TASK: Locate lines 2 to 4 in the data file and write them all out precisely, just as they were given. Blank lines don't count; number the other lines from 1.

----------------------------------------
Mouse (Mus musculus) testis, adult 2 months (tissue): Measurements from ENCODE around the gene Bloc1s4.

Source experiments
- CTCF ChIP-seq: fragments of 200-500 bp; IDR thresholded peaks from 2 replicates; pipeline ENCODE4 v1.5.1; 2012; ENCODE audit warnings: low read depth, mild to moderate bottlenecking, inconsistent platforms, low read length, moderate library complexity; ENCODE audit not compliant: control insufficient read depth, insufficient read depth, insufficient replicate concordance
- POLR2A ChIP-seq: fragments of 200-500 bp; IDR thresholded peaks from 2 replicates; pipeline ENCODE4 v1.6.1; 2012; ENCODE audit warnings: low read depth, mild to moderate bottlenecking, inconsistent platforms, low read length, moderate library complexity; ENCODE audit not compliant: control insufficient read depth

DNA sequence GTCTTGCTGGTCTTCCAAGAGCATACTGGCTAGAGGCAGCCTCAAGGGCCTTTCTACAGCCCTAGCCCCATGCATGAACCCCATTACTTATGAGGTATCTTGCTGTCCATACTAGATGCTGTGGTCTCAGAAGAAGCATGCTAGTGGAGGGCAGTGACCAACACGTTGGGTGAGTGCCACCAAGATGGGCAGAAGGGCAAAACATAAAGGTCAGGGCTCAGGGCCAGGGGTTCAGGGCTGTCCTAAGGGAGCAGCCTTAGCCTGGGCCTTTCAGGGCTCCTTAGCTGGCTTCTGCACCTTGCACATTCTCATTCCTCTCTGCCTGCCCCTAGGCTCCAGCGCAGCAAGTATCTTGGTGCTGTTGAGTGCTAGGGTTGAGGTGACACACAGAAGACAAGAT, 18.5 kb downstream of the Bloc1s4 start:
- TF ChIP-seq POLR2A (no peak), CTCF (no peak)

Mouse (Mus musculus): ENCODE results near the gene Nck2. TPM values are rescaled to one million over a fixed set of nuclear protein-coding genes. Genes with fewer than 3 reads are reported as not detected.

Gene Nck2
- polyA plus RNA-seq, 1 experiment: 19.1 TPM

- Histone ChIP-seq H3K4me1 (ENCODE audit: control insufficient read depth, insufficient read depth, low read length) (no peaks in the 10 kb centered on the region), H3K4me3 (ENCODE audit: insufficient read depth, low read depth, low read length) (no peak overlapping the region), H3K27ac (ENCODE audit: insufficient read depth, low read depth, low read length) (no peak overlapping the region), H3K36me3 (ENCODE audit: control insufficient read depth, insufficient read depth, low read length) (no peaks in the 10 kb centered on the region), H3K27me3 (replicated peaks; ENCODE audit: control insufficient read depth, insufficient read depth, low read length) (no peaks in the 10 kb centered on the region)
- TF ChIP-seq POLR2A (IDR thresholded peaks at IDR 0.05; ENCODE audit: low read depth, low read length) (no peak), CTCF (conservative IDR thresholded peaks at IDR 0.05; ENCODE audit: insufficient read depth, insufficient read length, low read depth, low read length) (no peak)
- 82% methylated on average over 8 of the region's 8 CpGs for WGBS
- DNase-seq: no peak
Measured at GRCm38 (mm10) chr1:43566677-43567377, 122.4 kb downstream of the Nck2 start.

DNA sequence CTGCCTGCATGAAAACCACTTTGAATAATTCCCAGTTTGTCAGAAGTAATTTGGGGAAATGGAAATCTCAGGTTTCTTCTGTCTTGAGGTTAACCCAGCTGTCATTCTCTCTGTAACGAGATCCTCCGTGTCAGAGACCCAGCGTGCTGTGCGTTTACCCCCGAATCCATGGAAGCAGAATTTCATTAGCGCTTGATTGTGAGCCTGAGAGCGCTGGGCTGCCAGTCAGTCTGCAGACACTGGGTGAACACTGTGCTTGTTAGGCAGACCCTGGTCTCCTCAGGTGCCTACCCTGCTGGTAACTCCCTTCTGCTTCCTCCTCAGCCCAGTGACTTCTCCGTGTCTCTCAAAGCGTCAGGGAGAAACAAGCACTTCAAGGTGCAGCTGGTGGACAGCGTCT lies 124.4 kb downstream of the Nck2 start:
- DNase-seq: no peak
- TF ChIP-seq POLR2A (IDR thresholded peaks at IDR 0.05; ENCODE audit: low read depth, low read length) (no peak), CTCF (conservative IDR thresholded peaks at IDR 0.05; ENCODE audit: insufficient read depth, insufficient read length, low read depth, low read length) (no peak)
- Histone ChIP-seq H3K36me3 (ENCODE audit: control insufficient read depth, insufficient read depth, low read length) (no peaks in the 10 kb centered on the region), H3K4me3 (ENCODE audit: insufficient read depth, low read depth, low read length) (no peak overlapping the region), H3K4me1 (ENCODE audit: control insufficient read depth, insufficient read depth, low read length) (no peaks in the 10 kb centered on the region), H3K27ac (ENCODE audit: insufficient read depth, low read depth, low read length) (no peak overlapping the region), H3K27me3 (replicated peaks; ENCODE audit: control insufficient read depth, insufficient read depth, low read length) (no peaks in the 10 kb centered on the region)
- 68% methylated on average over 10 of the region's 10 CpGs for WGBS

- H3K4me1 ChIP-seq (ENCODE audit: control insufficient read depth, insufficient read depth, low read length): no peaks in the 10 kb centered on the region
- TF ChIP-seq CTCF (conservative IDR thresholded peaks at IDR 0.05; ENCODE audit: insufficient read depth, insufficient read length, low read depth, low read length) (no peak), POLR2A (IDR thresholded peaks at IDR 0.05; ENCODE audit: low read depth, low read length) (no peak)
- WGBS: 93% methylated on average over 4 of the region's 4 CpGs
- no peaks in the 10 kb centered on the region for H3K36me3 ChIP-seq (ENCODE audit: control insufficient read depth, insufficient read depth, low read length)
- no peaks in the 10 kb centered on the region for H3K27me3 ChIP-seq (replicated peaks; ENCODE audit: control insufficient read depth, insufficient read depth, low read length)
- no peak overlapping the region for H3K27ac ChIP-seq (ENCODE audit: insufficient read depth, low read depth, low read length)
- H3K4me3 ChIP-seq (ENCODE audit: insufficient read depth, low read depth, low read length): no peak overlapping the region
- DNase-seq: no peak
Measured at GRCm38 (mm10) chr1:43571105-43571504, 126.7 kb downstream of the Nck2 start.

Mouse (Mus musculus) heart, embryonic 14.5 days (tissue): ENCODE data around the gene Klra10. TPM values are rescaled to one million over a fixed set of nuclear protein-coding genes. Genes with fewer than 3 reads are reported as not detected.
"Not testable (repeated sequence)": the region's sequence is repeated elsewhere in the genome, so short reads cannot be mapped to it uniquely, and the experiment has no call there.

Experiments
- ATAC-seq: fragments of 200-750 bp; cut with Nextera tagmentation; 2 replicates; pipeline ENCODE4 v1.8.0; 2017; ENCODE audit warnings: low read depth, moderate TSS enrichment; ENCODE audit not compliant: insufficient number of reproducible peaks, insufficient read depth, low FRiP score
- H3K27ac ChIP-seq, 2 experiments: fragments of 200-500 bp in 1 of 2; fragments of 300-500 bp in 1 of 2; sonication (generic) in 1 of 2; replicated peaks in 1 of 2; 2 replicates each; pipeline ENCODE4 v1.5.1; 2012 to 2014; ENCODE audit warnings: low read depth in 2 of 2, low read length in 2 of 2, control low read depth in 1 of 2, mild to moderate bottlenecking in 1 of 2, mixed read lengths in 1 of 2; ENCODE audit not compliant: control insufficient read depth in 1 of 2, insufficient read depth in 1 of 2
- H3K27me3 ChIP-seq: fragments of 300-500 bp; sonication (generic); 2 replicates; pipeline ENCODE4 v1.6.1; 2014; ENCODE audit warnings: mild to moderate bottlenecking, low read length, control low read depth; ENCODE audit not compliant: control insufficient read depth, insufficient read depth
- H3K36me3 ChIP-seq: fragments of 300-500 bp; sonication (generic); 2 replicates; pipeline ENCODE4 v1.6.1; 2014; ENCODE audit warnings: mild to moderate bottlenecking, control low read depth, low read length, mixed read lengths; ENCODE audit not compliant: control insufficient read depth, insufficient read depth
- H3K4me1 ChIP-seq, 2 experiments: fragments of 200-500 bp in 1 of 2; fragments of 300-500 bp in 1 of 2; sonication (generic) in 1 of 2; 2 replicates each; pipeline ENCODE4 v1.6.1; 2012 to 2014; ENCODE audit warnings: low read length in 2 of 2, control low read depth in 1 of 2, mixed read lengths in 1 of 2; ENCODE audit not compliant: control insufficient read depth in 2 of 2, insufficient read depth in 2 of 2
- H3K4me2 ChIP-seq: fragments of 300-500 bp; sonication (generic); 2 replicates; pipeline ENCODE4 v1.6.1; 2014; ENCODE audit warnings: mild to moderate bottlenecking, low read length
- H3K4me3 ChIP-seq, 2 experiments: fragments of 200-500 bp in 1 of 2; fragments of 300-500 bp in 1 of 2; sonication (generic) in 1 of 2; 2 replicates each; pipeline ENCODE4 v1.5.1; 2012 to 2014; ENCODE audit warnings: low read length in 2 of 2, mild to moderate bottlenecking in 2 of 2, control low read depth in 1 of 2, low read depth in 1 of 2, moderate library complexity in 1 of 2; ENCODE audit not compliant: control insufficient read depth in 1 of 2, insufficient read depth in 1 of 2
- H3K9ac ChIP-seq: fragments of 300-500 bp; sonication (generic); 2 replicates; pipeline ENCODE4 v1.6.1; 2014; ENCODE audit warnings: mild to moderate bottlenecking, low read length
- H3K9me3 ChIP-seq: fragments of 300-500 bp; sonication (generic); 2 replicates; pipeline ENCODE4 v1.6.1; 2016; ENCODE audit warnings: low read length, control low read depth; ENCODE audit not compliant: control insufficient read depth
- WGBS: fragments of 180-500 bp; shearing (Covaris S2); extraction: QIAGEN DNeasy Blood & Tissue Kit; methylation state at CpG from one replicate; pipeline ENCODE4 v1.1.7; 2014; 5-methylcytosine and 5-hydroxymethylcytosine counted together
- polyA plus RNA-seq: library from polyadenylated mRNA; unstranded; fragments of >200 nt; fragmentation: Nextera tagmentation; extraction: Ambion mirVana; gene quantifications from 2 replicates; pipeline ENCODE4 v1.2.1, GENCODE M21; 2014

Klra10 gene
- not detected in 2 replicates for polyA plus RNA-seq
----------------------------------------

Source experiments
- CTCF ChIP-seq: fragments of 200-500 bp; IDR thresholded peaks from 2 replicates; pipeline ENCODE4 v1.5.1; 2012; ENCODE audit warnings: low read depth, mild to moderate bottlenecking, inconsistent platforms, low read length, moderate library complexity; ENCODE audit not compliant: control insufficient read depth, insufficient read depth, insufficient replicate concordance
- POLR2A ChIP-seq: fragments of 200-500 bp; IDR thresholded peaks from 2 replicates; pipeline ENCODE4 v1.6.1; 2012; ENCODE audit warnings: low read depth, mild to moderate bottlenecking, inconsistent platforms, low read length, moderate library complexity; ENCODE audit not compliant: control insufficient read depth